So another parallel step with the first is to define who you want to become, and strive now to align with your blueprint.

The role of business, of each of us really in terms of what we spend our time doing and earning money for, has radically altered. For many it has been financially catastrophic. It has also resulted in deep shifts in identity.

We have realised that we rely on each other, depend on each other, exist in relationship to one another, and in this great un-gluing, we need to get clear on how we want to be glued back together.

Defining who you are and are becoming will provide invaluable compass points to guide your steps: as an individual, as a team member, as a team, as a leader, as a Board, as a community member, a family member, as a citizen of your country and the planet.

Do you want all the relationships that define your business to be more equitable, respectful, dignified, joyful, grateful, kind, just, cooperative, meaningful?

So many businesses, as they have considered the question of “how can we be of service to our customers and the community, and at the same time continue to provide sustainable livelihoods”, have deepened their understanding of why they exist, in a heartfelt way.

They have also learned more about the values, virtues and behaviours that enable and empower them to rise to the challenges, and those that increase the strain and difficulty.

I have two suggestions for you to get to know yourselves as you are and direct your attention to who you want to become:

Tip 1: Take some time for yourself, and in your teams and in your organisations, to notice the good. Honour it, celebrate it, define it. The best of who you are in a crisis. Write down the ways of being, how you treat each other and clients, how you approach things, that you are proud of and that support your purpose.

Tip 2: Also, take time to acknowledge the shadow, those values and vices perhaps that thwart your best efforts, with the view to understanding why, providing support to one another, and identifying how you can improve and align more with who you want to be, tomorrow. This is an individual journey, as well as a collective one.

Tip 3: Check this post out on how to create more meaning and purpose in your team culture for more practices.

3. Stay radically in touch with needs and generate real value

Customers and employees, are exquisitely sensitive to profit-driven capitalism and opportunism. They are attracted to companies that are purpose-driven, values-led, and deliver positive outcomes to society (Atlassian, 2020).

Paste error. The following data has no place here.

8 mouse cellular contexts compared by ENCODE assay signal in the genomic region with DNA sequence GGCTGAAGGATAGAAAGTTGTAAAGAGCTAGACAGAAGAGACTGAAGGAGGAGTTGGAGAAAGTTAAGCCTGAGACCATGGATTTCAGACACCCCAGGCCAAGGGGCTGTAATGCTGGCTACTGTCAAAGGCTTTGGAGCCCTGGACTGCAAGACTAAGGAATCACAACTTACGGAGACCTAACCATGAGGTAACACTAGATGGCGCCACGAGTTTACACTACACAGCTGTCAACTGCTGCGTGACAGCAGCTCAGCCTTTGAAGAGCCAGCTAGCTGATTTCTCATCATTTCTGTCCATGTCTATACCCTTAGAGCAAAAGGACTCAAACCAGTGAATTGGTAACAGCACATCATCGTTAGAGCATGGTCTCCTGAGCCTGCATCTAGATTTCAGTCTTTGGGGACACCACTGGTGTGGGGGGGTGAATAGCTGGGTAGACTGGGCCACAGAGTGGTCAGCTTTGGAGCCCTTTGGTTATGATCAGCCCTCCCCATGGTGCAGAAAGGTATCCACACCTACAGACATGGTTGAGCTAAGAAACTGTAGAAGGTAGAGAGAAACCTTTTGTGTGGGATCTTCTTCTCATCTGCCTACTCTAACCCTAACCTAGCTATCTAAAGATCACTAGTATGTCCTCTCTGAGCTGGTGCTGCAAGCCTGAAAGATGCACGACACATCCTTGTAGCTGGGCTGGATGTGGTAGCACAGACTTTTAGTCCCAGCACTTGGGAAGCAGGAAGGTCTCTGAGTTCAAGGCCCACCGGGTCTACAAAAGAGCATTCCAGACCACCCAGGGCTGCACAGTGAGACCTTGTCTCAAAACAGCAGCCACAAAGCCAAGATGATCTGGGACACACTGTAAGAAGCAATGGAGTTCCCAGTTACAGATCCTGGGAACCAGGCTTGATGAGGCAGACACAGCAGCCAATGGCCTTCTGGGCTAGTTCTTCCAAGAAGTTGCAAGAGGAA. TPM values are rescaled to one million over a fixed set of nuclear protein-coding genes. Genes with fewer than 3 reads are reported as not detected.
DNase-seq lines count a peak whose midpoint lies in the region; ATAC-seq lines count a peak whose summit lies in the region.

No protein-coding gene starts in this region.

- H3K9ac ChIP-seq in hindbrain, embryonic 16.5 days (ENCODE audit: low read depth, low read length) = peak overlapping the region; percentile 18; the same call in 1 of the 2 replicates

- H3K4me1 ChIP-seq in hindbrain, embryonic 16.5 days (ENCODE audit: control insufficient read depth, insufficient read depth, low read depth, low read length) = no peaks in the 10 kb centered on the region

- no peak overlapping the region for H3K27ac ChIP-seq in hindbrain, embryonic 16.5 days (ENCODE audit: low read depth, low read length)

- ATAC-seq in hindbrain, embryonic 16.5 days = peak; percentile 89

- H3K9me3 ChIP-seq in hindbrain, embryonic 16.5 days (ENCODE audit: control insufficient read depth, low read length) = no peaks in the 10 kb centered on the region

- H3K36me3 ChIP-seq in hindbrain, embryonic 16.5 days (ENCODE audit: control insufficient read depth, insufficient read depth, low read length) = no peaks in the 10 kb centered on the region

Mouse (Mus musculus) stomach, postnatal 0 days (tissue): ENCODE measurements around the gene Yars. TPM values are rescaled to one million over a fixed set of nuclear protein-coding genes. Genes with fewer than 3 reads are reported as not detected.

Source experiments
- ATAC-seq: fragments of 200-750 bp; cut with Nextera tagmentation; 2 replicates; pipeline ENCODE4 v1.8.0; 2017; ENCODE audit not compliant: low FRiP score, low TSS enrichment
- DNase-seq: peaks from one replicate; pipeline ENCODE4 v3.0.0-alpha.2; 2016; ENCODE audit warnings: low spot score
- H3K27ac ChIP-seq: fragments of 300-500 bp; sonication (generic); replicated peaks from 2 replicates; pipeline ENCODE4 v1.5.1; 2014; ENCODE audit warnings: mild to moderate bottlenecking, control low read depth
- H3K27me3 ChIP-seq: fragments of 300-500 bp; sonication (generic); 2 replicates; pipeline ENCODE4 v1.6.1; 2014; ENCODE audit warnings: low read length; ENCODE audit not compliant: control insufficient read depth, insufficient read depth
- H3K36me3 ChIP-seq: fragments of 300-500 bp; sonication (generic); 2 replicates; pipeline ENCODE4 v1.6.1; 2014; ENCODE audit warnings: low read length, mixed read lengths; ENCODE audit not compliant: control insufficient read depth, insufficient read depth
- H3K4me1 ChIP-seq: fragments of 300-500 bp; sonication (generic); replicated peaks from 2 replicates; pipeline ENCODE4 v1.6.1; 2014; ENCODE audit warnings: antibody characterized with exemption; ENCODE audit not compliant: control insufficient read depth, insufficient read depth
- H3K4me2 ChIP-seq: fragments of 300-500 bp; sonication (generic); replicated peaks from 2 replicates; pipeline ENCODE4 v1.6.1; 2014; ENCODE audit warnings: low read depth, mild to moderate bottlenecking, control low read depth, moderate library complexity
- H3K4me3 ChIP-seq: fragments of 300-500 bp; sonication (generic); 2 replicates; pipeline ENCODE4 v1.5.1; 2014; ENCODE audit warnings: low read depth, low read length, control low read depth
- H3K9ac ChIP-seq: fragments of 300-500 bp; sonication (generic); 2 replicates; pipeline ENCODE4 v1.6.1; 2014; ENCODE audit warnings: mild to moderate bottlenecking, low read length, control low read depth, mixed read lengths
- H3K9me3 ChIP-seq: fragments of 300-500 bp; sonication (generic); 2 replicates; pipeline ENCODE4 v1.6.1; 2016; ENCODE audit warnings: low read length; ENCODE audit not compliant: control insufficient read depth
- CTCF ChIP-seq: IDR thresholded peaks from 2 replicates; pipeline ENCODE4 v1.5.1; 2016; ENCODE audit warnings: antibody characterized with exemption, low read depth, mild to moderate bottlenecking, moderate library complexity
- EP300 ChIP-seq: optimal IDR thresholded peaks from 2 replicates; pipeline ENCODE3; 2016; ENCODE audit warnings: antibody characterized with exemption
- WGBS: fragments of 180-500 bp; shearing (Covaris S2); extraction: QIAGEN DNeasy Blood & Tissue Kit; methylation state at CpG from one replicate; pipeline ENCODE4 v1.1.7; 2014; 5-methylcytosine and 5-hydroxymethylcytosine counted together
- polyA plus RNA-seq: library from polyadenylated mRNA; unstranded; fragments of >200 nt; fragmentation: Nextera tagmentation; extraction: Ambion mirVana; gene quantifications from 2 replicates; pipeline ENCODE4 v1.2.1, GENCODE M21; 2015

It is critical to connect with and serve real needs of your customers and the community, with an eye on business viability.

Buck shares this warning:

“What’s acceptable in the future will be generating real value for the world, not just for shareholders. Operating without a clear sense of our interconnectedness will seem even more iniquitous than it did before— and is unlikely to be tolerated by customers, employees, or stakeholders…Creating value for shareholders at the expense of everything else will seem radically out of touch.”

Tip 1: Define the social, environmental or economic needs your business wishes to deliver on. You may turn to the Sustainable Development Goals for inspiration. You may convene other businesses and the community together (virtually at present) to map out what those needs are, and how you may combine your efforts. Again, ask your employees what causes they care about, and consider the synergies between your purpose as a business and the impact they are keen to have. Consider how you can authentically integrate achieving your impact goals throughout your business operations, culture and practices.

We are experiencing one of the greatest business purpose resets of all time. Take moments of reflection at the beginning or the end of each day to define and decide who you want to become through this and the real value your business will strive to deliver.

References:

Atlassian (2020) Return on Action: The new social contract for business, Australian Research Report, March 2020, Prepared by PWC Australia

Buck, S. (2020) The impossible for capitalism is suddenly possible, Fast Company, 20 March 2020.

 

We run a series of programs and workshops to help you build andrun a values-driven, noble enterprise. From identifying and activating your unique values, to articulating your noble purpose, Barasa can help you take your business to the next level of impact in 2020.Get in touch or organise a consultation with Dimity here.